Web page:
Or, one can talk in the social media about a “new anthropology” using many long words in an attempt to dazzle the simple when in fact what we have here is not a new anthropology but only a novel interpretation of the old texts. What is new is not the anthropology but the anthropologists that say the Christians are contradicting their own received Tradition.

Or, perhaps most easily, while not openly condemning the Church’s official teaching, one can refuse to enforce it. That is, one can knowingly allow men or women who are active homosexuals to stand in the Communion line and knowingly give them holy Communion. If anyone objects, one can respond with a barrage of fine words about love, acceptance, the fact that we’re all sinners, the dangers of Phariseeism, and of Christ’s universal love.

Or, perhaps better yet, one can respond by not saying anything, and pretending that the split between what we say and what we practice does not actually exist. There is, however, a problem with this, even apart from the breath-taking hypocrisy of those giving holy Communion to unrepentant homosexuals despite the clear teaching of the Church about the sinfulness of homosexuality. It is the problem of leaven.

St. Paul warns the people of Corinth that they must not ignore unrepentant sinners in their community and continue to commune them as if their sin did not exist, because such sin would work in their Church community in the same way that leaven, or yeast, works in a lump of dough. That is, just as leaven eventually affects everything in the lump, so such sin grows and affects everything in the Church. He used the example of leaven—perhaps in our modern culture where each household no longer bakes its own bread, the example of cancer might have more resonance. If cancer is allowed to stay in the body, it will spread and eventually affect everything, with death as the final result.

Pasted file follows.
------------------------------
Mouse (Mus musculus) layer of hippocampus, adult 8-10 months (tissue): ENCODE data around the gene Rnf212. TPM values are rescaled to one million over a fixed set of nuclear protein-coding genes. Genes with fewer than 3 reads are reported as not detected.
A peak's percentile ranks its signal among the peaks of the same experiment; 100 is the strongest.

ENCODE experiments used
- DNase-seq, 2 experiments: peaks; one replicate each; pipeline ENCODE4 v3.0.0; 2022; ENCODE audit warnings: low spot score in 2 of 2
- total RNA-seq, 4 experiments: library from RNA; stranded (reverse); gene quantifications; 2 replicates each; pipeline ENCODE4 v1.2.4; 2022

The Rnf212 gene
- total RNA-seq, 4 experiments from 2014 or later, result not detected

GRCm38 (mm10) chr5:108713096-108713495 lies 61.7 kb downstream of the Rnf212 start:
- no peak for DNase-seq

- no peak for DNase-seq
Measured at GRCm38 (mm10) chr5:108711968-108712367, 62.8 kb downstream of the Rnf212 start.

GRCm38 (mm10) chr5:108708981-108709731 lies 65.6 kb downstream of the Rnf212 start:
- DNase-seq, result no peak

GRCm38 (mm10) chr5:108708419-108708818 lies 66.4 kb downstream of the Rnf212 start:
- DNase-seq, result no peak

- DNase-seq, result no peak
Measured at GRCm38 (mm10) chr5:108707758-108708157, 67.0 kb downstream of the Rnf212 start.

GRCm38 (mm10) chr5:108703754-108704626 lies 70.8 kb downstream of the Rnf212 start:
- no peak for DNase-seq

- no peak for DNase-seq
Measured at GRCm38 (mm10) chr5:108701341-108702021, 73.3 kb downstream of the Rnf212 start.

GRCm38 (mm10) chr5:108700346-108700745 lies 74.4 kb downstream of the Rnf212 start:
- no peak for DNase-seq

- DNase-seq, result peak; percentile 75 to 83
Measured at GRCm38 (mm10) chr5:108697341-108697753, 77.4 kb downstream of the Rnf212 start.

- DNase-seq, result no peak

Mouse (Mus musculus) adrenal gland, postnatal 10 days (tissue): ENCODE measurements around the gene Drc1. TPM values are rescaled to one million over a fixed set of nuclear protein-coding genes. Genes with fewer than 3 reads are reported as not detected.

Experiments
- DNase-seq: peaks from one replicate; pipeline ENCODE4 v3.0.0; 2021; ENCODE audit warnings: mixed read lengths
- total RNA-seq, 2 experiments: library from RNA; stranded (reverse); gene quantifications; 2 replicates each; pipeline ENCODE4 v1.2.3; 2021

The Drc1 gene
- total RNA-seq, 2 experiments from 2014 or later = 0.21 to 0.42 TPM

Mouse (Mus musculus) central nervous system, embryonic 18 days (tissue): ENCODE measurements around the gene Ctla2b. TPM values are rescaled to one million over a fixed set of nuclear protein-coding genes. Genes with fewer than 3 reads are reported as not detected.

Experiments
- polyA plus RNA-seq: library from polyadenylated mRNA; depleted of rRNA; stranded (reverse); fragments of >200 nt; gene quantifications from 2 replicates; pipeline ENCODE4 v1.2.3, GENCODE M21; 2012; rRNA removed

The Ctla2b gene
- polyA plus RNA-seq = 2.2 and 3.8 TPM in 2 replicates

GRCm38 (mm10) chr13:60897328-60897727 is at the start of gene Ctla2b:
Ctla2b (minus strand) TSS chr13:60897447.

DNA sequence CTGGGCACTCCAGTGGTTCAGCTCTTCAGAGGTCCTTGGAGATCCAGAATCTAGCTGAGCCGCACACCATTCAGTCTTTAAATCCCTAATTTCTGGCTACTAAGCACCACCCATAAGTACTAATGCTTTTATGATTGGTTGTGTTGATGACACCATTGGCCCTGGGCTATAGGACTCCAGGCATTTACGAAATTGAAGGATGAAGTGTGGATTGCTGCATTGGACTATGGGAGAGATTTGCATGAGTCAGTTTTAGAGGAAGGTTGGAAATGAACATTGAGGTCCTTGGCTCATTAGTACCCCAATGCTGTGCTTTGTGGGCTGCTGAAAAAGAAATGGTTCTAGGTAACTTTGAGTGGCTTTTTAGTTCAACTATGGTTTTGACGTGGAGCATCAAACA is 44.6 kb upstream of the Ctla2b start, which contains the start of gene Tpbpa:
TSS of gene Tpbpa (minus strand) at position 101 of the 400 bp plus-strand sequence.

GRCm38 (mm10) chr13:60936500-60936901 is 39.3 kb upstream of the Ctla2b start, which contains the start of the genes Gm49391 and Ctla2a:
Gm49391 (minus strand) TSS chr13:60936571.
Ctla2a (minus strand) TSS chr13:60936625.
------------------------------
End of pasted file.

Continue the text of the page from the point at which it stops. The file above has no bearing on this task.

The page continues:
St. Paul’s solution and order is clear: Drive out the wicked person from among you. The issue is not just the sinner’s individual fate, but the fate of the entire community. The unrepentant sinner must be expelled, lest the health and spiritual life of the entire community be imperiled. “What have I,” said St. Paul, “to do with judging outsiders? Is it not those inside the Church whom you are to judge?” (1 Cor 6:12-13). Of course, by “driving out,” St. Paul does not mean running them out of town on a rail, but simply depriving them of the Eucharist. Such excommunication is consistent with love and sensitive pastoral care. It is, in fact, rooted in concern for the person’s soul and aims ultimately at the person’s repentance.

That is the problem today of allowing unrepentant, practicing homosexuals to receive the Eucharist. It imperils the health of the entire Church, giving everyone the idea that the Church now accepts as its own the shifting standards of the world. For of course most people in the Church are not well-read in the Scriptures and the Fathers, and are even less likely to read the encyclicals of bishops, but they do know what they do see happening before their eyes every Sunday. They know that Joe and John or Susan and Stephanie are living together in homosexual union and are still being given the Eucharist. What else can the faithful conclude but that the Church has somehow changed its position on this issue?

This is therefore the new normal. We will have indeed embraced a new anthropology, not as the food of considered theological re-evaluation but simply through worldly praxis and the lack of courage to protest it. If it is true, as our bishops once said, that the faith is preserved through the mass of the faithful and not by the bishops alone, it is the task of the faithful to protest whenever they see the Tradition being trampled. Otherwise, we will not really be Orthodox followers of the Fathers, but simply worldlings with a Byzantine flavor.